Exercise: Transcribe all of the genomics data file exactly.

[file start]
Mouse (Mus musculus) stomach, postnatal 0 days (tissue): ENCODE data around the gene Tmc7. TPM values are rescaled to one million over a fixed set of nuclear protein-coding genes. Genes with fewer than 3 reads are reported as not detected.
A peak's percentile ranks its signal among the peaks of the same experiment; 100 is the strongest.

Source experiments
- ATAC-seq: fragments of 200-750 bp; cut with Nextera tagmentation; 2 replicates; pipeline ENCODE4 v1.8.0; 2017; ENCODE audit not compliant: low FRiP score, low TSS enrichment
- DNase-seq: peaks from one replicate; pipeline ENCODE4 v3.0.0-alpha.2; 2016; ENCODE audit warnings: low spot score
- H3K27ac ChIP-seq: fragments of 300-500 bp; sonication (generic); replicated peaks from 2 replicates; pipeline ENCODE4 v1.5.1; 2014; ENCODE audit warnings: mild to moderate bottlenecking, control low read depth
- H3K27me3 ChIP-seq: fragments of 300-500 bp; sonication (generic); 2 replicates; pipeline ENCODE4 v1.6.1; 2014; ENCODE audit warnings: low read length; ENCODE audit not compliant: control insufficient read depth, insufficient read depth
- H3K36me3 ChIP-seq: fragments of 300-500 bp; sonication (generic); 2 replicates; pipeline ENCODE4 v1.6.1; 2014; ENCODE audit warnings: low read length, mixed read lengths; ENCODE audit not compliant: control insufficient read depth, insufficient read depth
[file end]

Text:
Mouse (Mus musculus) stomach, postnatal 0 days (tissue): ENCODE data around the gene Tmc7. TPM values are rescaled to one million over a fixed set of nuclear protein-coding genes. Genes with fewer than 3 reads are reported as not detected.
A peak's percentile ranks its signal among the peaks of the same experiment; 100 is the strongest.

Source experiments
- ATAC-seq: fragments of 200-750 bp; cut with Nextera tagmentation; 2 replicates; pipeline ENCODE4 v1.8.0; 2017; ENCODE audit not compliant: low FRiP score, low TSS enrichment
- DNase-seq: peaks from one replicate; pipeline ENCODE4 v3.0.0-alpha.2; 2016; ENCODE audit warnings: low spot score
- H3K27ac ChIP-seq: fragments of 300-500 bp; sonication (generic); replicated peaks from 2 replicates; pipeline ENCODE4 v1.5.1; 2014; ENCODE audit warnings: mild to moderate bottlenecking, control low read depth
- H3K27me3 ChIP-seq: fragments of 300-500 bp; sonication (generic); 2 replicates; pipeline ENCODE4 v1.6.1; 2014; ENCODE audit warnings: low read length; ENCODE audit not compliant: control insufficient read depth, insufficient read depth
- H3K36me3 ChIP-seq: fragments of 300-500 bp; sonication (generic); 2 replicates; pipeline ENCODE4 v1.6.1; 2014; ENCODE audit warnings: low read length, mixed read lengths; ENCODE audit not compliant: control insufficient read depth, insufficient read depth